ALBUM REVIEW: Sara Evans “Slow Me Down”

The heart circulates blood throughout your body. It also circulates emotions. Every single beat is felt, head to toe. It’s quite a feat to balance ever-changing feelings in a song, let alone throughout an album. As emotions rise and fall, Sara Evans maintains a vocal equilibrium from song to song on her latest album, Slow Me Down.


To even attempt to capture the gamut of emotions, one has to have experienced quite a few. No doubt Sara qualifies to sing these emotionally packed tunes.


She grew up on her family’s New Franklin, Missouri, farm with six siblings and joined the family bluegrass band at age 4, playing mandolin. Four years later, an auto struck her, breaking her legs and arms, but not her spirit. Over the next two years, she endured reconstructive and plastic surgeries, along with casts as her shattered body healed.


RCA released Sara’s first album, Three Chords and The Truth, in 1997 when she was 26. The next year her second album, No Place That Far, produced her first number one hit – the title track, a duet with Vince Gill.  Over the years, Sara has climbed the charts with “Suds in the Bucket“, “Saints and Angels“, “Born to Fly“, and “Stronger“. While her career climbed, Sara’s personal life met with a roller coaster of ups and downs.


After releasing the album Stronger three years ago, she commented on her husband, Jay Barker, he “tells me, ‘There’s nothing you can’t do. There’s nowhere you can’t go. There’s no song you can’t sing. There’s no venue you can’t fill. Whatever you want to try to do, I’m there to support it. If you don’t want to do it anymore, I’m also there to support you.’” With stability in her private and professional life, Sara found herself right where she wanted to be. The song “Sweet Spot” on her newest release will have you grinning ear to ear as she sings about how hard good love is to find, but when you do, it feels so perfect as it hits the ‘sweet spot’.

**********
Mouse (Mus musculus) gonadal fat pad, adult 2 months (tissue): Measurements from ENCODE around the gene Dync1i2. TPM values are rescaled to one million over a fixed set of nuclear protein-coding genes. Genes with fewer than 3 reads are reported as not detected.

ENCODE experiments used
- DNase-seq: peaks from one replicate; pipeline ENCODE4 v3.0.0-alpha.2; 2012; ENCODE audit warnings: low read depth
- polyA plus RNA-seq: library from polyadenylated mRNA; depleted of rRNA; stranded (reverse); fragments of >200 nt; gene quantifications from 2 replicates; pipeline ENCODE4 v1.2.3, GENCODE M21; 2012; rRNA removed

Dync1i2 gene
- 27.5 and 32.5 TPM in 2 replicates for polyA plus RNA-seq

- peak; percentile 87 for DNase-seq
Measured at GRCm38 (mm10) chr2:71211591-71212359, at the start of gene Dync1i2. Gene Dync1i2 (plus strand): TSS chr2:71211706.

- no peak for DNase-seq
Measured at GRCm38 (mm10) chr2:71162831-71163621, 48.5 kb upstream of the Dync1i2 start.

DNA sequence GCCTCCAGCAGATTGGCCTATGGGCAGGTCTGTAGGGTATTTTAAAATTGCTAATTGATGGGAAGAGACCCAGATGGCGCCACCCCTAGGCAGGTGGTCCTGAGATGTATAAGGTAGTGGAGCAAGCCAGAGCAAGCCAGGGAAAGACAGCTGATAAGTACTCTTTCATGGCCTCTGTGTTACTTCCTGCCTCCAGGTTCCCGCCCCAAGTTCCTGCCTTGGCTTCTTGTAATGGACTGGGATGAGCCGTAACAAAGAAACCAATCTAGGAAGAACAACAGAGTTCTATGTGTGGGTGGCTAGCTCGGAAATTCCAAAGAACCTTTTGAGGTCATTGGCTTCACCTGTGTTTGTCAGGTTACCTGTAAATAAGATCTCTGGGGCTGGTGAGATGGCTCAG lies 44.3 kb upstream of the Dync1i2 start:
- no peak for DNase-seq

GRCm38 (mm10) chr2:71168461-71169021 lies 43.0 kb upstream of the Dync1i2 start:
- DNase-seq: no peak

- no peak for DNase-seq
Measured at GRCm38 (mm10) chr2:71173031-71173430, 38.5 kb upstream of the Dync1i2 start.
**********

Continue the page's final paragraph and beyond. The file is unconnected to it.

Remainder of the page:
Producer Mark Bright commented on Slow Me Down, “With this album, she’s really happy, which makes a big difference as far as song selection and being able to have fun in the studio and not have all these things weighing on you.” 


From the opening and title track, Sara strong vocals tug at your heartstrings, as anyone who has lived know ‘what ifs’ can tear you apart.


“If you let this train roll down these tracks

Gonna wish you tried to talk me back

Boy, you’re gonna miss everything we had

If you let this train roll down these tracks


If all’s that’s left to do is walk away

Then baby I’m as gone as yesterday

But if there’s something you still need to say

You need to say it now, hurry up and slow me down

Slow me down”


Not Over You” (featuring Gavin DeGraw), “Better Off” (featuring Vince Gill) and “Can’t Stop Loving You” (duet with Isaac Slade) take the listener from the feelings of lingering love, to a solidary place of healing, and to feelings that hold on as you try to break love’s addictive qualities.


Love can’t be easily defined or described. Maybe it’s best if we open ourselves to experiences and depths of its many layers.


Donna Block

Donna Block

I’ve been privileged to write album reviews for Got Country Online since 2012. John Berry,John Michael Montgomery, Mary Chapin Carpenter, Alan Jackson their music caught my ear, their lyrics caught my heart. Country music is my go-to, whether my day is great or not. I love to crank up old and new tunes, kick back and enjoy!

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